The old DEBUG program can load COM files bigger than 64KB, but that doesn't mean they actually load as a program

Raymond Chen

Some times ago, I described why a corrupted binary sometimes results in the error “Program too big to fit in memory”. Commenter Neil was under the impression that nonrelocatable programs files could be larger than 64KB and used the DEBUG command to verify this assertion. While it’s true that DEBUG can load files bigger than 64KB, that doesn’t mean that they will load as a program. If DEBUG decide that you didn’t give it a program (the file extension is not EXE or COM),¹ then it treats the file on the command line as a data file and loads it into memory in its entirety, provided it fits in memory in its entirety. When it does this, the BX register contains the upper 16 bits of the file size, and CX contains the lower 16 bits. This is also the format that is used when writing files back out: Use the n command to set the name of the output file and set BX:CX to the file size. Even though DEBUG has been obsolete for over a decade, it is still useful for exactly this purpose: You can use it as a hex editor for files less than around 512KB. But don’t deceive yourself into thinking that you created a COM file that is bigger than 64KB.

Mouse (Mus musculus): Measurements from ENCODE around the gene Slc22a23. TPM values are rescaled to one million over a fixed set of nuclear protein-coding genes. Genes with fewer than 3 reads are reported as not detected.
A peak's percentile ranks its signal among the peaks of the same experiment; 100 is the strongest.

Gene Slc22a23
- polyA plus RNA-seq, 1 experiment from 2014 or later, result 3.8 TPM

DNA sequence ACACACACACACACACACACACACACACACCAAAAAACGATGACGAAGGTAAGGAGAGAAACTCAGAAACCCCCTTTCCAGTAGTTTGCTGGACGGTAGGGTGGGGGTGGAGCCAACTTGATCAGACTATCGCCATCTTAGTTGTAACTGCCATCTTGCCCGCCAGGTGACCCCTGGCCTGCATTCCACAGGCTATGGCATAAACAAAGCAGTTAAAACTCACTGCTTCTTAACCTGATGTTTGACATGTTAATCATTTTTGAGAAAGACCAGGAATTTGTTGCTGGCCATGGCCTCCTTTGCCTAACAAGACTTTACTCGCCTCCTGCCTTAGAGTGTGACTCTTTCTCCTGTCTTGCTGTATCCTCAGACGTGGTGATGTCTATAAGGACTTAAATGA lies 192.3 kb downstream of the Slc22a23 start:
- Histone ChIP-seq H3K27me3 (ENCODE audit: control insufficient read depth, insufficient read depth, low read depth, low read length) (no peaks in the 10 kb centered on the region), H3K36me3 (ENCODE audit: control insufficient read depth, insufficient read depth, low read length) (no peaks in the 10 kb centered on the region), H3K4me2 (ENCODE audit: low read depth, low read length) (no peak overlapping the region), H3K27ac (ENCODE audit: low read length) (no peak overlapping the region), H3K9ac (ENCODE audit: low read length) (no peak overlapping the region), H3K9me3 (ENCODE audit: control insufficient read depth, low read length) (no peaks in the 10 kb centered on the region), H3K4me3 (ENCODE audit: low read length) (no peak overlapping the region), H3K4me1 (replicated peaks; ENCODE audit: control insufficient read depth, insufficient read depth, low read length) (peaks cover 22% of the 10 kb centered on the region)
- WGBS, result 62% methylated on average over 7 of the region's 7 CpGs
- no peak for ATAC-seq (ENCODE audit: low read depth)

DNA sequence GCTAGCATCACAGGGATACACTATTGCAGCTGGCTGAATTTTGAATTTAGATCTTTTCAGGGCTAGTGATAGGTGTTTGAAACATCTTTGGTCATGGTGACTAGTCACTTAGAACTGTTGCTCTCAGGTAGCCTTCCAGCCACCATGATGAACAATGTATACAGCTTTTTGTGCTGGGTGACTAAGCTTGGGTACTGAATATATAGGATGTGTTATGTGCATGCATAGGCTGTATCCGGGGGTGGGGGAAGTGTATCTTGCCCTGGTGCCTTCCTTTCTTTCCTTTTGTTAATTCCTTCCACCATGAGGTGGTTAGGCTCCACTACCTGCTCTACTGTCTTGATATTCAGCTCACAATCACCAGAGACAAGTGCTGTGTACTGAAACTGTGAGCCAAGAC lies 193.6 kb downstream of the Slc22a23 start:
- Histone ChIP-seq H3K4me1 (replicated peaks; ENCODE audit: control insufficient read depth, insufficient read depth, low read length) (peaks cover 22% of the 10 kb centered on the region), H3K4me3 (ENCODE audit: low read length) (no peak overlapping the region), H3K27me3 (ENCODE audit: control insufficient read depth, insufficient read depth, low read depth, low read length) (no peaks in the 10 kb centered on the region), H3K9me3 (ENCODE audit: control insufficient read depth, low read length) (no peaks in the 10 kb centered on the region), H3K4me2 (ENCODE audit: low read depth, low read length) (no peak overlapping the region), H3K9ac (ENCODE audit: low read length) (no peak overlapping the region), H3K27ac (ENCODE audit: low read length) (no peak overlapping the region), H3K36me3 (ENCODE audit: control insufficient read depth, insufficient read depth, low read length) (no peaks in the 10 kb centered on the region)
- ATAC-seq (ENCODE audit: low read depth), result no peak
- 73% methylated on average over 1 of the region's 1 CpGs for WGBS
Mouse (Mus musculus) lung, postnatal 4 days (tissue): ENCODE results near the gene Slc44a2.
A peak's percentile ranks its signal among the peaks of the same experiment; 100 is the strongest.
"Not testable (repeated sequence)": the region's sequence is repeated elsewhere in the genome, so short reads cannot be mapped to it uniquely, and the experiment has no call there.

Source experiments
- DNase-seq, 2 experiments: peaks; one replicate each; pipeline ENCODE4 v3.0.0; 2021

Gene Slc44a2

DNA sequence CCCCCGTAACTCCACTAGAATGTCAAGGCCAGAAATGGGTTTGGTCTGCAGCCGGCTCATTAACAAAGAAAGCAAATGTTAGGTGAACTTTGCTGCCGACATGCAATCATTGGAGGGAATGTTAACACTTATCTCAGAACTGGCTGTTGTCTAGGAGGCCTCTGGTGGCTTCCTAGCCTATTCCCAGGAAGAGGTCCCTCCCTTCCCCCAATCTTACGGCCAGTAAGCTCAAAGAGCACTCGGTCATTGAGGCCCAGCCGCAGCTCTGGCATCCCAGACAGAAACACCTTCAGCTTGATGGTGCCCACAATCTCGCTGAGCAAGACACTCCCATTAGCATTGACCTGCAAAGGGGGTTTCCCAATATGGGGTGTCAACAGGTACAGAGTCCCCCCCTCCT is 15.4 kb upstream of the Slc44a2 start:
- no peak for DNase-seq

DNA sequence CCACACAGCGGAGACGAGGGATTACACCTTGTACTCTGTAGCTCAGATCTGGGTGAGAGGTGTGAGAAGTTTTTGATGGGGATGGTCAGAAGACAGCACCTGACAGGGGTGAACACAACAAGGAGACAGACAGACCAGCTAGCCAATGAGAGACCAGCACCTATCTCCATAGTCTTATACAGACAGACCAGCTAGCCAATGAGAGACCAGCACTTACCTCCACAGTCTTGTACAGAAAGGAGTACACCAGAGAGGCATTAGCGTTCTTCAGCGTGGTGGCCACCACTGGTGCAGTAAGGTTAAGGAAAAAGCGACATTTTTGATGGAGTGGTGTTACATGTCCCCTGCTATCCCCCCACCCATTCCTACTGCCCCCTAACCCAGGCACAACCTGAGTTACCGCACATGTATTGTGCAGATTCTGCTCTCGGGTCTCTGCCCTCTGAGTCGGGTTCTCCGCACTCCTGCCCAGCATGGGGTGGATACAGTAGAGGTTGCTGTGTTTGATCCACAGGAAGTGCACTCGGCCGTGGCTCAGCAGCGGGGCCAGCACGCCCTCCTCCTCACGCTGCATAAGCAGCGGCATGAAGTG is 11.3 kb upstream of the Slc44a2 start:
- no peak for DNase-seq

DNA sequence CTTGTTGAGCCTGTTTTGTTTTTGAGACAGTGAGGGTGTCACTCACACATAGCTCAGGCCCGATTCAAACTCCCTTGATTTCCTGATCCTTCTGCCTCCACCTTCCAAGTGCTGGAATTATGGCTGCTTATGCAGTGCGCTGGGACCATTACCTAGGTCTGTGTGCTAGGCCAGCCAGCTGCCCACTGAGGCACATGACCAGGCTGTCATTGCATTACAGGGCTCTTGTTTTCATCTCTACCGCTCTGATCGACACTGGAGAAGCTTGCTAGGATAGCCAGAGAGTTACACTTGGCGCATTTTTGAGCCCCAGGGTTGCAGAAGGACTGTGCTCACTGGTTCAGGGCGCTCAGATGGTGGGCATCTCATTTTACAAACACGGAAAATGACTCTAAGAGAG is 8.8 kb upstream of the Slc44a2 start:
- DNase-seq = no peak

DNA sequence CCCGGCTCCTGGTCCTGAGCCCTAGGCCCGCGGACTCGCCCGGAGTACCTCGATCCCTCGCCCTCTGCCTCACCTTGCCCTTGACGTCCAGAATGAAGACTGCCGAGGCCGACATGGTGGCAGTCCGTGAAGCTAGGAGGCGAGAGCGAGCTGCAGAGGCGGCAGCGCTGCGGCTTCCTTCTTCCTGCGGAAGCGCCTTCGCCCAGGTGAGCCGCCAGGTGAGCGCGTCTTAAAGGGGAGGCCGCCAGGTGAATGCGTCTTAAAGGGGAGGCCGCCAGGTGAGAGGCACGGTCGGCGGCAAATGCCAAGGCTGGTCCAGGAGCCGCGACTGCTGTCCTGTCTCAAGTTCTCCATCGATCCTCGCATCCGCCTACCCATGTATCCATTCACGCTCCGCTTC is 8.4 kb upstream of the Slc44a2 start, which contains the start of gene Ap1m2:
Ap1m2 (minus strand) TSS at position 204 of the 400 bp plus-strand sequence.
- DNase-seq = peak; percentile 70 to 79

¹There is another extension which has special meaning to DEBUG, but it’s not relevant to the discussion.